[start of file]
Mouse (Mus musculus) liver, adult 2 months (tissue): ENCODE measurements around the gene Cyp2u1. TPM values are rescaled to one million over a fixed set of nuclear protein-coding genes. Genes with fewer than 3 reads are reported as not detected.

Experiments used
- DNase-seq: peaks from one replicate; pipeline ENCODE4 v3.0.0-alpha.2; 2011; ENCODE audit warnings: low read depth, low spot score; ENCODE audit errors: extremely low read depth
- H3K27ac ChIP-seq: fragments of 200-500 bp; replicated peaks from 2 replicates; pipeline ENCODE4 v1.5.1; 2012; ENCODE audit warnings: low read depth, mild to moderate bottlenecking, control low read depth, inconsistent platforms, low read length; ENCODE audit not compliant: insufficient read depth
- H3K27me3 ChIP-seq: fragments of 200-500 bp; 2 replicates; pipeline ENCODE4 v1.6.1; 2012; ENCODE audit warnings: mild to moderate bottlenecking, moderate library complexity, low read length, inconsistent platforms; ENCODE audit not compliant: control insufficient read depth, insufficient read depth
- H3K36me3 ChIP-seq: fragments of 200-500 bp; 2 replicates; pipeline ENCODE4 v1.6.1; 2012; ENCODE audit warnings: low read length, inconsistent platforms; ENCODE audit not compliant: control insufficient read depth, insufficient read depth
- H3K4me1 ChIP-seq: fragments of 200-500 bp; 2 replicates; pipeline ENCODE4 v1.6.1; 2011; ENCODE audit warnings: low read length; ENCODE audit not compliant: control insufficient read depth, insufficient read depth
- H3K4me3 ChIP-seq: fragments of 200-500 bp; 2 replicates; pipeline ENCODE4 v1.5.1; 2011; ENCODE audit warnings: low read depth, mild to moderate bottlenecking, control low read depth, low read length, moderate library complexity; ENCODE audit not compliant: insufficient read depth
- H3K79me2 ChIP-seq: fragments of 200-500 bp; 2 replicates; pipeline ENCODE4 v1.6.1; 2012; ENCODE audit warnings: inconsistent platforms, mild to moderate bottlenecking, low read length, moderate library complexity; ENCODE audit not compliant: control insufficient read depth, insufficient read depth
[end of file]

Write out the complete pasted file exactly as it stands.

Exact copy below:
Mouse (Mus musculus) liver, adult 2 months (tissue): ENCODE measurements around the gene Cyp2u1. TPM values are rescaled to one million over a fixed set of nuclear protein-coding genes. Genes with fewer than 3 reads are reported as not detected.

Experiments used
- DNase-seq: peaks from one replicate; pipeline ENCODE4 v3.0.0-alpha.2; 2011; ENCODE audit warnings: low read depth, low spot score; ENCODE audit errors: extremely low read depth
- H3K27ac ChIP-seq: fragments of 200-500 bp; replicated peaks from 2 replicates; pipeline ENCODE4 v1.5.1; 2012; ENCODE audit warnings: low read depth, mild to moderate bottlenecking, control low read depth, inconsistent platforms, low read length; ENCODE audit not compliant: insufficient read depth
- H3K27me3 ChIP-seq: fragments of 200-500 bp; 2 replicates; pipeline ENCODE4 v1.6.1; 2012; ENCODE audit warnings: mild to moderate bottlenecking, moderate library complexity, low read length, inconsistent platforms; ENCODE audit not compliant: control insufficient read depth, insufficient read depth
- H3K36me3 ChIP-seq: fragments of 200-500 bp; 2 replicates; pipeline ENCODE4 v1.6.1; 2012; ENCODE audit warnings: low read length, inconsistent platforms; ENCODE audit not compliant: control insufficient read depth, insufficient read depth
- H3K4me1 ChIP-seq: fragments of 200-500 bp; 2 replicates; pipeline ENCODE4 v1.6.1; 2011; ENCODE audit warnings: low read length; ENCODE audit not compliant: control insufficient read depth, insufficient read depth
- H3K4me3 ChIP-seq: fragments of 200-500 bp; 2 replicates; pipeline ENCODE4 v1.5.1; 2011; ENCODE audit warnings: low read depth, mild to moderate bottlenecking, control low read depth, low read length, moderate library complexity; ENCODE audit not compliant: insufficient read depth
- H3K79me2 ChIP-seq: fragments of 200-500 bp; 2 replicates; pipeline ENCODE4 v1.6.1; 2012; ENCODE audit warnings: inconsistent platforms, mild to moderate bottlenecking, low read length, moderate library complexity; ENCODE audit not compliant: control insufficient read depth, insufficient read depth